October 14, 2019     81.0F   27.2C   
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The Class of 2010 Celebrates Match Day with Tears of Joy and Shouts of Glee


Kicking off the Miller School Class of 2010’s Match Day, Aylin Tansel spelled out the rules to fellow fourth-year medical students anxiously waiting to learn where they’ll spend the next three to seven years in residency training:

When your name is called, come to the stage. Pose for the camera. Open the envelope. Toss $5 in the basket. Put a sticker on the map marking your destination. But, most of all, “be really proud and excited because you worked really hard to get there.’’

Few in the boisterous crowd gathered under the white party tent on the Schonliger Research Quadrangle Thursday had trouble complying with Tansel’s instructions.

Angela Dunn jumped up and down and screamed “Oh, my God!’’ upon learning she’d be heading to Cedars-Sinai in Los Angeles for her obstetrics-gynecology residency.

David Dunhill pumped his fist in the air when he tore open his envelope and read he’d be doing his internal medicine training at Emory University. “That’s kind of a surprise,’’ he said. “It was my first choice but I got a sort of last-second interview there.’’

Anthony Daniyan let out a huge sigh of relief before belting out the only word he had hoped to see next to internal medicine: “Cornell!”

“I’m going back to New York City,’’ Daniyan exalted, after hugging his wife and texting his mom in Nigeria with news of his next locale. “I’m so excited. I have family there. My wife’s family is there. We’ll be broke as hell but I love that city.’’

Daniyan’s three young sons, who accompanied their father on stage dressed in shirts and ties, weren’t sure what all the fuss was about. But, as Dean Pascal J. Goldschmidt noted, where newly graduated doctors pursue their specialties is no small matter.

“This is a big step, folks, because 60 percent of residents spend their lives and their careers where they did their residencies - so you better have picked the right place,’’ Dean Goldschmidt said, having great fun estimating racing pulse rates of trembling students as he emceed the festive ceremony. “I can assure you, no one picked Alaska.’’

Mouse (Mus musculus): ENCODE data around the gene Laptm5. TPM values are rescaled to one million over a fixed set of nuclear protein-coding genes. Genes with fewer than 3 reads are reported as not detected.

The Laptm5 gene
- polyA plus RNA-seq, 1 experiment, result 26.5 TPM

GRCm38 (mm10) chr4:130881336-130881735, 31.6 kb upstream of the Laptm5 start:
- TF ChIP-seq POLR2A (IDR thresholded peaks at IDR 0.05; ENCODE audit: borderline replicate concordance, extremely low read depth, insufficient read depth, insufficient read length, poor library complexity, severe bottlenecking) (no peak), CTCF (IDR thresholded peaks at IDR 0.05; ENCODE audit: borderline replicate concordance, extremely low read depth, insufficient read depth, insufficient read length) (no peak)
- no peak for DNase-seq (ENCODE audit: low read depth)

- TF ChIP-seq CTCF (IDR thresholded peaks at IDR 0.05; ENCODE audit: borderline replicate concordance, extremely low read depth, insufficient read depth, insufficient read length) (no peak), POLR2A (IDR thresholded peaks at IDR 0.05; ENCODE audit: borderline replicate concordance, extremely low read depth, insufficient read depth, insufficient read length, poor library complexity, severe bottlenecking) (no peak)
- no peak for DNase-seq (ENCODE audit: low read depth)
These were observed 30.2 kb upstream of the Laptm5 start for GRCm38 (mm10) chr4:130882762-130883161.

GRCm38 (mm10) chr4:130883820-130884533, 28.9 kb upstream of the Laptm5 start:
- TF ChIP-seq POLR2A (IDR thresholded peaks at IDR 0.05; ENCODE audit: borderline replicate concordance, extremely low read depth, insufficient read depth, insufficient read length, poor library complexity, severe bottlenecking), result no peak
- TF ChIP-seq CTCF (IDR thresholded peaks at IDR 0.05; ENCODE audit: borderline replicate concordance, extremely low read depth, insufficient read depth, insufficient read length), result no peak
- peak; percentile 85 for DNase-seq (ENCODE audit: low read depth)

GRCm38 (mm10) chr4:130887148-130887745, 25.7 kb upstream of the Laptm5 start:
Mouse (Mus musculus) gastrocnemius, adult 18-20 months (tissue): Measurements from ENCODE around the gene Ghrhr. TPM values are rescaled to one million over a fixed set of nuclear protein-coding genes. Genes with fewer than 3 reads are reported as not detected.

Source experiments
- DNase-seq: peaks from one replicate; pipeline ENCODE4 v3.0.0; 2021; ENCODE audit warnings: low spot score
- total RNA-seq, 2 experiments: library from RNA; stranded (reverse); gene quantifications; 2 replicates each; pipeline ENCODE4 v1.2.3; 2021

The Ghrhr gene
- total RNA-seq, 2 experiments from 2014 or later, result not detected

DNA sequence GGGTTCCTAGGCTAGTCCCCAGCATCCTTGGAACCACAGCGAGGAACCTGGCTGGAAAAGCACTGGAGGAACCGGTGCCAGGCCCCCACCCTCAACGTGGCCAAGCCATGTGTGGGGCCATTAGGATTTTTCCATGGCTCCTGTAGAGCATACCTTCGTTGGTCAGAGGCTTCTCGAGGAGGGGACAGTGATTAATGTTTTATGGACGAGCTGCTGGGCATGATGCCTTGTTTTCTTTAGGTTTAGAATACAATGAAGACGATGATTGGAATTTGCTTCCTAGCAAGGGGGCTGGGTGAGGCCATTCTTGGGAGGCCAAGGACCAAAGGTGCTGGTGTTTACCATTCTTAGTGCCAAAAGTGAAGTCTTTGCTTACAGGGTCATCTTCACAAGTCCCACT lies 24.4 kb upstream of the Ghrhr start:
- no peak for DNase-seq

Always a celebration at the Miller School, Match Day is conducted simultaneously at all U.S. medical schools by the National Resident Matching Program. Established in 1952 to provide a uniform date of appointment to positions in graduate medical education, the program relies on a computerized mathematical algorithm to match the ranked preferences of graduating medical students with the preferences of residency programs looking to fill thousands of positions available at U.S. teaching hospitals.

This year’s match was the largest in history, with 30,543 applicants. Of the Miller School’s 155 applicants, 68 are headed to primary care residencies and 41 are staying in Florida, including 28 who will remain at Jackson Memorial.

Shevonne Satahoo, who will train in general surgery, was ecstatic to be in the latter group. “I can breathe now!’’ she said, wiping tears and hugging friends.

Bradley Schmit and Jessica Linder, who will marry in eight weeks, were among the record 808 couples across the nation who linked their rank lists to ensure they could train near one another. They’ll both be at the University of Florida, he in internal medicine and she in general surgery.

Naureen Farid was elated to be among eight Miller students heading to the UT Southwestern Medical Center. She said the Dallas program was her No. 1 choice for internal medical because it’s “a high-volume center” with a great program and great people.

“I’m shocked,’’ she said. “I never thought I’d get in.’’

But Mark T. O’Connell, M.D., senior associate dean for medical education, wasn’t the least bit surprised, given the Miller School’s proven reputation. “What happens is they get one or two of our students and realize what quality they are and they set up a pipeline,’’ O’Connell said. “Our students are going to a lot of great programs coast to coast.’’

Among them: Dartmouth, Massachusetts General, Baylor, Case Western, Boston University, New York University and the University of Pittsburgh.
The match process actually began weeks earlier, when seniors traveled the country interviewing and meeting faculty at their preferred programs. For example, Raja Mohan spent two months “living out of a suitcase” to visit 20 programs. So after all that effort, and all the hard work of the previous four years, he was thrilled with the result.

He’ll be heading to his No. 1 choice, Johns Hopkins Hospital, where he plans to train in plastic microsurgery under one of the world’s foremost hand surgeons.

“Today’s my birthday so it was like the best birthday gift,’’ Mohan said.

Melissa Diamond got a double gift – news that she’ll be staying at Jackson for pediatrics, and the basket of $5 bills contributed by her classmates for the “torture” of being the very last person of the Class of 2010 to be called to the stage.

For Dean Goldschmidt, 2010 Match Day was particularly sweet. The 2010 class was the first he welcomed after becoming dean in 2006. “They are a fabulous group of students,’’ he said.